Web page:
2. In a spool, aspool body adapted to be Wound with turns of Wire, flanges thereon, and a diagonal ridge on the outer'surface of said spool body, running from one flange to another, to determine the cross-over point of each succeeding turn on the first layer of the Winding.

3. In a spool, a spool body adapted to be wound with turns of wire, flanges thereon, means comprising projections carried by the flanges for supporting the end turns of each layer, and a diagonal ridge on said spool body for determining the cross-over point of each succeeding turn on the first layer of the Winding.

4. In a spool, a spool body adapted to be wound with turns of wire, flanges thereon, hemispherical projections carried by the flange surfaces for supporting the end turns, said projections having a diameter e ual to that of the Wire which is to be woun upon said spool, and so arranged that there is one projection for each layer of the winding, and located on opposite flanges for the alternate layers.

5. In a coil, a spool body, a compound conductor of circular shape formed of two electrically independent conductors mechanically united Wound thereon, flanges for said spool body, and projections carried on those surfaces of said flanges which are adjacent the turns of wire, for supportingthe end turns. j

G. The combination with a gutter wound coil of a flanged member for supporting` the same, provided with projections on those surfaces of the flanges which are adjacent the turns of wire, for supporting the end turns of each layer.

7. The combination with a gutter Wound coil of a spool for supporting the same, said spool having a diagonal ridge on the outer surface of its body running from one flange to another, to determine the cross-over point of each succeeding turn on the first layer of the Winding.

8. The combination with a gutter wound coil of a. flanged member for supporting the same provided with projections alternately disposed on the respective flanges and posi- `tioned to engage the outside of the last turn of each'layer to prevent it from spreading, thedistance between the flanges being such that a "space equal to substantially one-half the diameter of the Wire is left between the last turn in each layer and the adjacent flange, the respective projections r filling these spaces at a point in the Winding.

In witness whereof, I have hereunto set my hand this the third (3rd) day of February, 1920.

SVEND E. J OHANNESEN.

Referenced by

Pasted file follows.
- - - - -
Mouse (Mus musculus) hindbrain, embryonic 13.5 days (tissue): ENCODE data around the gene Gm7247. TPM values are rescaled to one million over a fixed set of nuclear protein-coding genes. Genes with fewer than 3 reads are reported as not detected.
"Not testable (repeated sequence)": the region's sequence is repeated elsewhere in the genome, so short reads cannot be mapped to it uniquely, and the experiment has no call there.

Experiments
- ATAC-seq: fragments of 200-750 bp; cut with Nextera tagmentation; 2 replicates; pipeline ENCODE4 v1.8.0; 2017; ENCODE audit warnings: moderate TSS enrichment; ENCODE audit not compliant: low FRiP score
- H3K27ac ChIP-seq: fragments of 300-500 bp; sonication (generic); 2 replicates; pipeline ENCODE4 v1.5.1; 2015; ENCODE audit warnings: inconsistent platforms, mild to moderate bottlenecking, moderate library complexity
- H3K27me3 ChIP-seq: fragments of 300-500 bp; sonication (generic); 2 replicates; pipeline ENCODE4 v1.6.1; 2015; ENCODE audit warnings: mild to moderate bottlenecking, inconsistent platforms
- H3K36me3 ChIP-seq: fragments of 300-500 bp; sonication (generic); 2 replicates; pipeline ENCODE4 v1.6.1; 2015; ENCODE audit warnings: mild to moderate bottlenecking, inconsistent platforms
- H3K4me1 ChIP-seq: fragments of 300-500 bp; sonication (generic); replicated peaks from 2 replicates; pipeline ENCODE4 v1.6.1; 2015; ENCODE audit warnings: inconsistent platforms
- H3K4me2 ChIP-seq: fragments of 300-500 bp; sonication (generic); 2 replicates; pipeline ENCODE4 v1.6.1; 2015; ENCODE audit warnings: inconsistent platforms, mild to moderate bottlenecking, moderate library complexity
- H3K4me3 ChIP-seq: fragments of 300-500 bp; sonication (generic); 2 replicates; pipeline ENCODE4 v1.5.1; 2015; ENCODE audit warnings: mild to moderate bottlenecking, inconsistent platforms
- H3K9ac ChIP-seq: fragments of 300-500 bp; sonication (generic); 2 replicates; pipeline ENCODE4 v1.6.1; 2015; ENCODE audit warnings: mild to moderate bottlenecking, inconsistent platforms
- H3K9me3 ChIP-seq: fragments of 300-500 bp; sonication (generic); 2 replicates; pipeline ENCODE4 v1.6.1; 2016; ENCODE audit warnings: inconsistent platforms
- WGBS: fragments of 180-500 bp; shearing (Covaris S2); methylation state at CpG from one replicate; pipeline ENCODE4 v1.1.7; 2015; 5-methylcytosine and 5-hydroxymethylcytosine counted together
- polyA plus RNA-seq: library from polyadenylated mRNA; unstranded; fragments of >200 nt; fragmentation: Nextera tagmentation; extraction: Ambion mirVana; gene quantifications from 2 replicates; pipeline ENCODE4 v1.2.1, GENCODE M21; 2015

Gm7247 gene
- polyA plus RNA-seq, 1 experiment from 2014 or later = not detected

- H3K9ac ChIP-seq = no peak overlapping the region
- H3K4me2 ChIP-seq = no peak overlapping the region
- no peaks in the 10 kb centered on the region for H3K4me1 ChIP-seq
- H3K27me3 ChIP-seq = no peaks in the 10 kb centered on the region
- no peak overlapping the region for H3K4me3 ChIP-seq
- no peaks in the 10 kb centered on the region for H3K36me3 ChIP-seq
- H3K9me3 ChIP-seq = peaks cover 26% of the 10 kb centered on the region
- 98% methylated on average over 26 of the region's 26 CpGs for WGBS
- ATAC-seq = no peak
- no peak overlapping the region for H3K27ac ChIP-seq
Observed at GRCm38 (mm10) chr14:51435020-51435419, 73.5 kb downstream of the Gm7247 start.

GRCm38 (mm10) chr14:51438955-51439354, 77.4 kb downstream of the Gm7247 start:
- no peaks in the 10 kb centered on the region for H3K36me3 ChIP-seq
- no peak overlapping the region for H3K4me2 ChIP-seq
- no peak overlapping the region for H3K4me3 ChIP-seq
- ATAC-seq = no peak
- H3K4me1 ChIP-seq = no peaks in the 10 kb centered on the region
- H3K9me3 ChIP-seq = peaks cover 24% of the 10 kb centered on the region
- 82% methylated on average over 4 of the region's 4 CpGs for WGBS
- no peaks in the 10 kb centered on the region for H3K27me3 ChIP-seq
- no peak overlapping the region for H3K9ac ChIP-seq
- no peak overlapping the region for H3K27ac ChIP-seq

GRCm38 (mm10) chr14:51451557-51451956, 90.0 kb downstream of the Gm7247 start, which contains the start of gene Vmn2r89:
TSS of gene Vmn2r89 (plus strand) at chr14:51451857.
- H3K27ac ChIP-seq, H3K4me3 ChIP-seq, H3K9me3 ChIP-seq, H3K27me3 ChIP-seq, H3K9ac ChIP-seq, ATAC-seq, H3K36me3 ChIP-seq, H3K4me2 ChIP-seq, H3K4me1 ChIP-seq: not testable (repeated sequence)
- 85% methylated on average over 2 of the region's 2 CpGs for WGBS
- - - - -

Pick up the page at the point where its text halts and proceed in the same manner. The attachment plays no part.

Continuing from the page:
Citing PatentFiling datePublication dateApplicantTitle
US3328736 *Mar 12, 1965Jun 27, 1967Western Electric CoBobbin and terminal structures for electrical coils
US4034933 *Dec 17, 1975Jul 12, 1977The Furukawa Electric Co., Ltd.Reel mounting means for a wire take up apparatus
US4103944 *May 20, 1976Aug 1, 1978Jim AlvaradoMacrame board and kit
US4454492 *Apr 14, 1982Jun 12, 1984Laser Drive, Inc.Low intra-winding capacitance multiple layer transformer winding
US4483496 *Jan 13, 1982Nov 20, 1984Leopold WeinlichMethod of winding filamentary goods, in particular cables
US4583696 *Apr 15, 1985Apr 22, 1986Sundstrand CorporationMethod of precision winding a rotor
US5409180 *Jun 24, 1992Apr 25, 1995Stewing Kunststoffbetrieb GmbhCable drum with a device for clamping a start end of a cable reeled-upon the cable drum
US5460333 *Jun 29, 1993Oct 24, 1995N.V. Bekaert S.A.Method apparatus and spool for automated winding
US5521574 *Sep 3, 1992May 28, 1996Siemens AktiengesellchaftCoil for an electromagnetic relay
US5570646 *Jul 27, 1994Nov 5, 1996Orisol Original Solutions Ltd.Sewing apparatus
US6883744Nov 15, 2002Apr 26, 2005Sonoco Development, Inc.Spool for optical fiber media
US7237746Dec 8, 2003Jul 3, 2007Sonoco Development, Inc.Spool having reversing spiral guide
US7868726 *Nov 2, 2006Jan 11, 2011Toyota Jidosha Kabushiki KaishaWinding method and coil unit
US7872559 *Nov 2, 2006Jan 18, 2011Toyota Jidosha Kabushiki KaishaWinding method and coil unit
EP0056858A1 *Dec 5, 1981Aug 4, 1982Leopold WeinlichMethod of winding filamentary material, particularly cables
WO2011113946A1 *Mar 18, 2011Sep 22, 2011Illinois Tool Works Inc.Storage reel
Classifications
U.S. Classification336/208, 242/118.4, 336/223, 174/117.00R, 336/206, 242/125.2
Cooperative ClassificationH01F5/02